Because of a lack of information, it is estimated that there could have been as many as 5,000 labourers working on the Rideau Canal. No estimate on the number who died and were buried in unmarked graves along its banks.

There can be no doubt that the Rideau Canal is an engineering marvel of the Nineteenth Century with much credit afforded to Colonel John By, whose name lives on in a number of contexts in Ottawa today such as the Byward Market area of Ottawa's Lower Town.

His statue also stands in nearby Major's Hill Park, and there is the scenic parkway of Colonel By Drive which follows the first stretch of the canal through the city from Lower Town to the falls at Hogs Back.

In 1979, to commemorate the bicentenary of his birth, Canada Post issued a stamp bearing his image, and in Ottawa Colonel By Day is the name given to the Ontario August civic holiday.

However, upon returning to London, By faced accusations about the finances of the project. Officials of the British Treasury Board suggested that he had made a number of unauthorised expenditures, and By spent the rest of his life attempting to clear his name. He died in 1836 and is buried in the South East of England.
Labourers on the Rideau Canal documents the engineering feat of the Rideau Canal and honours the difficult and tragic lives of the workers who were instrumental in creating such a world treasure.

The real history of the Irish labourers on the Rideau Canal may never have been recognised or documented had it not been for Kevin Dooley and The Canal Workers Committee.

Mullingar man, Kevin Dooley commended the work of Belfast man, Tony O'Loughlin, who started pushing for recognition of the Irish canal workers through the Rideau Canal Celtic Cross Committee.

In 2004 a Celtic Cross was erected in memory of the 1,000 workers and their families, who died building the Rideau Canal, from the years 1826 to 1832. The Celtic Cross stands beside the Ottawa Locks in downtown Ottawa, in the shadow of the Parliament Buildings and the Chateau Laurier.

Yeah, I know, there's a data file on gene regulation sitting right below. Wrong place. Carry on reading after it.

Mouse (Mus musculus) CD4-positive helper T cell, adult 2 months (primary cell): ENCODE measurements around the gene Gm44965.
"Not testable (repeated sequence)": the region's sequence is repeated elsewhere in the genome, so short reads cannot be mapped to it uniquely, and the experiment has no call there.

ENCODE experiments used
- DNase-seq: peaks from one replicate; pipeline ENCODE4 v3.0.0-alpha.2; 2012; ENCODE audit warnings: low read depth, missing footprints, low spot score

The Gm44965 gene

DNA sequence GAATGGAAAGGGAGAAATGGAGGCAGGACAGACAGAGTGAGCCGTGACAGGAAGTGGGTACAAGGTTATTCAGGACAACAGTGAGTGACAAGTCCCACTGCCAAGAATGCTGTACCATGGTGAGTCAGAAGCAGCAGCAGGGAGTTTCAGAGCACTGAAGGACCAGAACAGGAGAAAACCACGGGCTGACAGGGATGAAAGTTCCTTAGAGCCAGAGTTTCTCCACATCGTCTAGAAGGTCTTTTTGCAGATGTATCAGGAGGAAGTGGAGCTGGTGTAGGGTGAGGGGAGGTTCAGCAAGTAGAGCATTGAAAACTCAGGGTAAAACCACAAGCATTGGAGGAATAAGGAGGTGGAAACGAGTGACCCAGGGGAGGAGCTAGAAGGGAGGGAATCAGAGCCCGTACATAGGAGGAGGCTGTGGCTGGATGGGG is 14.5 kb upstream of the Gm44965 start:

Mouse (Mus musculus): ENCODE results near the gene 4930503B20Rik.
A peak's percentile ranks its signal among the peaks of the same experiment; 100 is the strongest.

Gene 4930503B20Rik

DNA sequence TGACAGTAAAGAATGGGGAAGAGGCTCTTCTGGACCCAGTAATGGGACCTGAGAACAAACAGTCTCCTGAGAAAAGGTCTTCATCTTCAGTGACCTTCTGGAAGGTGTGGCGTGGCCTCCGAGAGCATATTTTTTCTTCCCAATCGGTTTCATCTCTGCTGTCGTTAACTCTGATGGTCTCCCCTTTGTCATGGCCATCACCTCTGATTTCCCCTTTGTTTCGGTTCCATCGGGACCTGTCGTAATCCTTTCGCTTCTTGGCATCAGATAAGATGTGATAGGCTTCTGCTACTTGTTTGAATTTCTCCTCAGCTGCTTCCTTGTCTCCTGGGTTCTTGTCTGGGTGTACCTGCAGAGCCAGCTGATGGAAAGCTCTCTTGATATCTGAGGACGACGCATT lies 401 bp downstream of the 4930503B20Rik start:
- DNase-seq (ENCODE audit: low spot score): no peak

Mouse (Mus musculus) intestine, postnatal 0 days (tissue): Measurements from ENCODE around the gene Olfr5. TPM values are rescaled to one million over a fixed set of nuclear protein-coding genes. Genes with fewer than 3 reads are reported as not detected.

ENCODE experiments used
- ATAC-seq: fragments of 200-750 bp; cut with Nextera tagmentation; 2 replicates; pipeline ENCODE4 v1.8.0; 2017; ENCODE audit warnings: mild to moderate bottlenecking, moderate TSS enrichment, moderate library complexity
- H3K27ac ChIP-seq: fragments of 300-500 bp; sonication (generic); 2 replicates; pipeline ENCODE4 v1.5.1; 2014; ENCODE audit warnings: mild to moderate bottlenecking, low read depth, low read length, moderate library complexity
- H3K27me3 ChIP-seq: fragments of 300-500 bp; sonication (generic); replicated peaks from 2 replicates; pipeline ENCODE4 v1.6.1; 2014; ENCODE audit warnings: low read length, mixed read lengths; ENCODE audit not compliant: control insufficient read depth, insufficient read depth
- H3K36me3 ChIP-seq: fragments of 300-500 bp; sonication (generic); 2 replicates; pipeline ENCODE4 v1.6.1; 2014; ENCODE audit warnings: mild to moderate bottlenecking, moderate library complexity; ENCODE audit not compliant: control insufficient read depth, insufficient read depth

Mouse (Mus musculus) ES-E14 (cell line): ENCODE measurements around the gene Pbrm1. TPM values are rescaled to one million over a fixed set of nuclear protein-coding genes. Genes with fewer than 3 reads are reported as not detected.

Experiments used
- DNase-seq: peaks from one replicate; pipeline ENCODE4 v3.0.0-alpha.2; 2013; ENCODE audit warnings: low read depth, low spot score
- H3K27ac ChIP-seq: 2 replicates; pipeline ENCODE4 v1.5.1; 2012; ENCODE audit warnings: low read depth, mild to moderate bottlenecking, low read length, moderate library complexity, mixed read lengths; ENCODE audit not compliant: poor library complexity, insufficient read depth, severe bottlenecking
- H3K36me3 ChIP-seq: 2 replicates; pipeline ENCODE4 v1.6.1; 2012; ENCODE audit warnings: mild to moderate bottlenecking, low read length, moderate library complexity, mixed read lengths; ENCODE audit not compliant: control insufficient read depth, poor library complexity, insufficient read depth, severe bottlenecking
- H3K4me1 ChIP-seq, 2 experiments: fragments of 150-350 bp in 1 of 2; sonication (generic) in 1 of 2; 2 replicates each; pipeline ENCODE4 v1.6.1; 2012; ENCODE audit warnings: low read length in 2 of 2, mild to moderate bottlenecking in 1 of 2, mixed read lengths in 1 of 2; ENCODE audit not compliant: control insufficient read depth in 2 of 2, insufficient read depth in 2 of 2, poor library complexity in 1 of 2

Dooley also saw the need to document in book form the tragic history of the Irish Canal workers and he did extensive research at the Parks Canada Library.

Speaking about the difficulty of finally obtaining the historical documents regarding the Rideau Canal, Dooley said, "Parks Canada who had the documents finally agreed to release them to me and the Canal Workers Commemorative Group.

"The next big hurdle was to find a publisher willing to take on the work, which proved very frustrating until we met Dr. Frank Tierney of Borealis Press. He did an amazing amount of work to get the manuscript and photos into shape.

"Borealis Press made a major commitment to publishing this book and it couldn't have been done without them.

"Dr. Katherine McKenna, the editor and one of the writers in the book, is also an eminent historian at the University of London, Ontario. She worked with Dr. Tierney and myself at putting the book together in its current form."

Dooley hopes that the book will show the project's leader, Colonel John By, to be more flawed than his mythology currently makes him out to be. "This book is an indictment of Colonel By and his regime," he says.

The Rideau Canal is a major tourist attraction in the City of Ottawa. As a tourist attraction, it has indeed been very dearly purchased.

2 comments:

  1. That was very interesting; I had no idea the canal was built so quickly, and with such a high cost in lives.

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  2. I never heard of the Rideau Canal until I visited Ottawa last week. Kevin Dooley, a fellow Irishman, gave a very interesting talk at our Daly Gathering in Wakefield .His historic knowledge and storytelling skills sent me researching the canal. I visited , watched the locks in action and videoed the action. I was amazed at this wonderful project and tried to visualise what conditions must have been like for the thousands of Irish men ( and women) who sought refuge in what is now the beautiful country of Canada and the ever so attractive capital Ottawa.The Celtic Cross beside the canal is a poignant reminder of manual labour 1826-1832. Go ndeana Dia trocaire ar anamnacha na bhfear a fuair bas san obair.
    Maurice Daly.